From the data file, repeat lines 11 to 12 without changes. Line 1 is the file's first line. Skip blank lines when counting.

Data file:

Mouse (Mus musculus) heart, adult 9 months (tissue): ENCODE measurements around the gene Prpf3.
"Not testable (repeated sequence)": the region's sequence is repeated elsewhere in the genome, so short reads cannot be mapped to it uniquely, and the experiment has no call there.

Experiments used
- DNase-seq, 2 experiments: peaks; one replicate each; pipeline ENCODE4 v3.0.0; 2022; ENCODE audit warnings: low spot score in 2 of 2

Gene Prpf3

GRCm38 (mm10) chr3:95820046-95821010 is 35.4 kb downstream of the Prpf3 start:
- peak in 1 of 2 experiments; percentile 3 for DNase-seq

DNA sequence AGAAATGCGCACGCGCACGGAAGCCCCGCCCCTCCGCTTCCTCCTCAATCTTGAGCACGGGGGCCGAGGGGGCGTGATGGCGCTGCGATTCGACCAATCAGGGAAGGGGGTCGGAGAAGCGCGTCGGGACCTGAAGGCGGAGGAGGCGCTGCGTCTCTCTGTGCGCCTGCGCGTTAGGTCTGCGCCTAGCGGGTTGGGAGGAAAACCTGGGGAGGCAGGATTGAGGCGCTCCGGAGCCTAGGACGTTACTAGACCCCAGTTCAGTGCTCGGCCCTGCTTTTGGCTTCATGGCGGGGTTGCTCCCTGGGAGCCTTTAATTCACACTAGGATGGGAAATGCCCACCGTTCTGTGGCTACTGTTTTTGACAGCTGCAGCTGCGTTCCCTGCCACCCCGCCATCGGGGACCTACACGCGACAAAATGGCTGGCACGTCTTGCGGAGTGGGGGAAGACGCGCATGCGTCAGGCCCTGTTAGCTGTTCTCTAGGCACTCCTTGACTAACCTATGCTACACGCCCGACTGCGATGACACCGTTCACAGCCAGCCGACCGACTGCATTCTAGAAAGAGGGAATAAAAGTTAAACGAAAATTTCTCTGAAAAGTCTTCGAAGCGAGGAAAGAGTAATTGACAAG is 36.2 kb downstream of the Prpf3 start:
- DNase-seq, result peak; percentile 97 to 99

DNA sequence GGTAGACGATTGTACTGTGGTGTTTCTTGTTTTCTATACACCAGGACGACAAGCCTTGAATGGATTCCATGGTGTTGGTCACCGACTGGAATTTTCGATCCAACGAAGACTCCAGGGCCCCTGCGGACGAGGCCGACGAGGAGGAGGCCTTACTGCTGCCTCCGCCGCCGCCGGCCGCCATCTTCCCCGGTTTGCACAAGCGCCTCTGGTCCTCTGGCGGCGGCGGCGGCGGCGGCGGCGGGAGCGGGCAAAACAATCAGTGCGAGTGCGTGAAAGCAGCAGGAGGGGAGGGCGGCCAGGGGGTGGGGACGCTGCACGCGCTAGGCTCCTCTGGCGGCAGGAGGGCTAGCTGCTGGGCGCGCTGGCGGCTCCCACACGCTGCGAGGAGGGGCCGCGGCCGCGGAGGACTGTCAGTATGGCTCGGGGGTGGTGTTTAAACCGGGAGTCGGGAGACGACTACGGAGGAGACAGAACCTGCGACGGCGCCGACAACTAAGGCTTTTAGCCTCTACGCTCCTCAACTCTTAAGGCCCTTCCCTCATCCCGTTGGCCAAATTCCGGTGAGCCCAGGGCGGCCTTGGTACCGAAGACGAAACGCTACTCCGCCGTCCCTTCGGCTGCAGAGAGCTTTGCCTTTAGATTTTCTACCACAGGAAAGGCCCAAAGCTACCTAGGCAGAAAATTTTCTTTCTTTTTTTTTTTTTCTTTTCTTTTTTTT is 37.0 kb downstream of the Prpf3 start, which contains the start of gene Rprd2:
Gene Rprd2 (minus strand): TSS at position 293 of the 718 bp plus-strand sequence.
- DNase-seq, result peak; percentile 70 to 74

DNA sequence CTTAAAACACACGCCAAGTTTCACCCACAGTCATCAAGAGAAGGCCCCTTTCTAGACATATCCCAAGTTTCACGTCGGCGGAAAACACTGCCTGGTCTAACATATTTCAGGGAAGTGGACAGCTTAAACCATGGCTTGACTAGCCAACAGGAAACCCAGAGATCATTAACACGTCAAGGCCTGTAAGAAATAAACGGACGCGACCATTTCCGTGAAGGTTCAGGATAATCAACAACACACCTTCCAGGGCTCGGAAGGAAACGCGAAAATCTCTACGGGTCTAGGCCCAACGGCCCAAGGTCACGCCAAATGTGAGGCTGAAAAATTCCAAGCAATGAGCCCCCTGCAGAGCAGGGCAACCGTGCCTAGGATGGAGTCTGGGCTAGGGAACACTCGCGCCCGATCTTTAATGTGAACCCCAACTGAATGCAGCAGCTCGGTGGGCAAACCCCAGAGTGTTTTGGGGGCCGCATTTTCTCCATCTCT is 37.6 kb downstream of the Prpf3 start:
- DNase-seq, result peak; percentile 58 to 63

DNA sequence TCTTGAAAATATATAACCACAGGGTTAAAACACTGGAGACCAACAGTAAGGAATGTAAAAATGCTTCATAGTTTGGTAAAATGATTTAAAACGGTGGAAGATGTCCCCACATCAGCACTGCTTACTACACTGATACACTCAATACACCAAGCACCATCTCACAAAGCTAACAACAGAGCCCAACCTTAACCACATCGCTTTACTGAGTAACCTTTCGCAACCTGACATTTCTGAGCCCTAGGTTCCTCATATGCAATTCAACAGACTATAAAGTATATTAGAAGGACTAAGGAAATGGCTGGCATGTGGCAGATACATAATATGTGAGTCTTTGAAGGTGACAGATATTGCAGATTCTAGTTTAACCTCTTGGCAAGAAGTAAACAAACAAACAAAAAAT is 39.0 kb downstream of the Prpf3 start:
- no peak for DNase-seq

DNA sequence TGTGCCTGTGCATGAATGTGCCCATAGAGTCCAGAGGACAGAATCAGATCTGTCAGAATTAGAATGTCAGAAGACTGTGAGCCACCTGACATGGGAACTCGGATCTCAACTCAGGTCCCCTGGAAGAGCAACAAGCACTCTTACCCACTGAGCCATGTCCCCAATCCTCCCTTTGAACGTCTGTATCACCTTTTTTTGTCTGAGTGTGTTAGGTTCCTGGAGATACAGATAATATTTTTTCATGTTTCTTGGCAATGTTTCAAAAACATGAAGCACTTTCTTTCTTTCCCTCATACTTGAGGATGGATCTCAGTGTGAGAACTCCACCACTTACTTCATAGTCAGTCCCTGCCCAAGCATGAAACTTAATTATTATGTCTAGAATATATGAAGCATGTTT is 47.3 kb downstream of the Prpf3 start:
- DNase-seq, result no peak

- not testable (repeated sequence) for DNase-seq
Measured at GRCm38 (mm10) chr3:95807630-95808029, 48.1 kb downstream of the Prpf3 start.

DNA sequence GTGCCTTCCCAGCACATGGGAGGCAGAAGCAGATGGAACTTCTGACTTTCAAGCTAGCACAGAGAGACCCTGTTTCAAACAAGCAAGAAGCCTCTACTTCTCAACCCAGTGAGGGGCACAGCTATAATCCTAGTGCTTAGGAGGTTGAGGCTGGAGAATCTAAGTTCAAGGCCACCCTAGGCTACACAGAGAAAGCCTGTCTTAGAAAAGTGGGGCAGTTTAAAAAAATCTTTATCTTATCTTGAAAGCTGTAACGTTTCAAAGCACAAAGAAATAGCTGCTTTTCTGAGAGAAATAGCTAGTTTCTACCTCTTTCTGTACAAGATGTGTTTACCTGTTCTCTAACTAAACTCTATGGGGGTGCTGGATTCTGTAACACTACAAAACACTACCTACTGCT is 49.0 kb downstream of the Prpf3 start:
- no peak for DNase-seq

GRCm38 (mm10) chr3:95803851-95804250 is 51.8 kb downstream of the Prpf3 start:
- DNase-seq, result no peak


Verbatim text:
Gene Rprd2 (minus strand): TSS at position 293 of the 718 bp plus-strand sequence.
- DNase-seq, result peak; percentile 70 to 74